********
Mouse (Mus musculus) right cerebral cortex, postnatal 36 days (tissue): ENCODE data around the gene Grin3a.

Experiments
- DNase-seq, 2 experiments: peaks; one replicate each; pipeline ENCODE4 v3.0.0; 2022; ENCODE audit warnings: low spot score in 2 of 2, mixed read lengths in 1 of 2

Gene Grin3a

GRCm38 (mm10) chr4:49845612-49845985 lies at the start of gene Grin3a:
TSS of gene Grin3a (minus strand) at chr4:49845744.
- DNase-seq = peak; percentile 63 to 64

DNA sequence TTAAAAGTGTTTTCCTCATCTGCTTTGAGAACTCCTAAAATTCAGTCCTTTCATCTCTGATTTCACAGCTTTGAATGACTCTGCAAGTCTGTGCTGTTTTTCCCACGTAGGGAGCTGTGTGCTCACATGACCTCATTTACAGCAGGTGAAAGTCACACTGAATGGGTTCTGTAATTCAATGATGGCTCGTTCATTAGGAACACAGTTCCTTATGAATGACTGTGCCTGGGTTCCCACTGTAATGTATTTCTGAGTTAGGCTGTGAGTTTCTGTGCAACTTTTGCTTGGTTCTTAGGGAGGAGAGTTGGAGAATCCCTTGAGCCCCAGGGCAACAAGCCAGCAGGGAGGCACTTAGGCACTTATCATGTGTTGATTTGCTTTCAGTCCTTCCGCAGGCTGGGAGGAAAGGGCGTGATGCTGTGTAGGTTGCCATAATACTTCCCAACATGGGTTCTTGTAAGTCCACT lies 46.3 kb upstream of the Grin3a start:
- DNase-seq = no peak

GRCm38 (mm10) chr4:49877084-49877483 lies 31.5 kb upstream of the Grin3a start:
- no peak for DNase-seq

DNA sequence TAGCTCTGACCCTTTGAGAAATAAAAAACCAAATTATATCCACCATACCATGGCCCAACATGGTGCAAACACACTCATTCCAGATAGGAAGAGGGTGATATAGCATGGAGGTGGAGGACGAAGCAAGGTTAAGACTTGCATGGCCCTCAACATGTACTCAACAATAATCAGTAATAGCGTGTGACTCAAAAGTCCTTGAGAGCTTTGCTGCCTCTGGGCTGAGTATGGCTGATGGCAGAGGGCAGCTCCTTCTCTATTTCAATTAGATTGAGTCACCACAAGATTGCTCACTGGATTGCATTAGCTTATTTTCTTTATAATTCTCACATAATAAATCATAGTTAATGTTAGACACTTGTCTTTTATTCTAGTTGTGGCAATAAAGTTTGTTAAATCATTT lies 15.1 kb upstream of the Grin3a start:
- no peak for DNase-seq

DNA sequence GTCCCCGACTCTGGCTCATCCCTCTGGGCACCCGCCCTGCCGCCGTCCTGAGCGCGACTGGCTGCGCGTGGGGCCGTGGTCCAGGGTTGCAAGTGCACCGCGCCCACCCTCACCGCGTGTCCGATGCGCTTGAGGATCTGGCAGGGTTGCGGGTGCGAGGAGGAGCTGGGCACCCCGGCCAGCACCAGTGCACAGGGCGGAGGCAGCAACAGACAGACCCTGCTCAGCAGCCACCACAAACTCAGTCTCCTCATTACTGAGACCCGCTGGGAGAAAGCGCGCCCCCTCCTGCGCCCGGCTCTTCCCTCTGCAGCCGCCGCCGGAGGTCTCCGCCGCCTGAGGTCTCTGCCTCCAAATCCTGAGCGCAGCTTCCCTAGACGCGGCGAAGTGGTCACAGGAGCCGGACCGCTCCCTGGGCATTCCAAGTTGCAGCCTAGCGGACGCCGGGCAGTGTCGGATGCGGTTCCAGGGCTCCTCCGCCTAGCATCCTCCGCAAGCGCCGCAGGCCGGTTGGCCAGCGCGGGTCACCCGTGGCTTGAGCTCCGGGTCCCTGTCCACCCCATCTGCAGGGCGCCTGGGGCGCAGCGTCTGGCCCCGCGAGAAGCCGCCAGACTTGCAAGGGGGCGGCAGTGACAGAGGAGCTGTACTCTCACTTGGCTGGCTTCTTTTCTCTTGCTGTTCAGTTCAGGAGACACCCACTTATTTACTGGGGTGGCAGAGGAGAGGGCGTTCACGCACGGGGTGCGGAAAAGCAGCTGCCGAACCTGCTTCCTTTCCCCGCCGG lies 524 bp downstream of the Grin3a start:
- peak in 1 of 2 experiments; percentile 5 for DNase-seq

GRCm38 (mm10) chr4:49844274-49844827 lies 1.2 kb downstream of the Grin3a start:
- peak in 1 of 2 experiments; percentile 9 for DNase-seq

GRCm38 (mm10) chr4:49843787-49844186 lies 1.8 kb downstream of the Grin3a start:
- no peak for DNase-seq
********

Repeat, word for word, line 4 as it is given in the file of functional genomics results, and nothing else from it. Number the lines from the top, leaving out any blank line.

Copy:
Gene Grin3a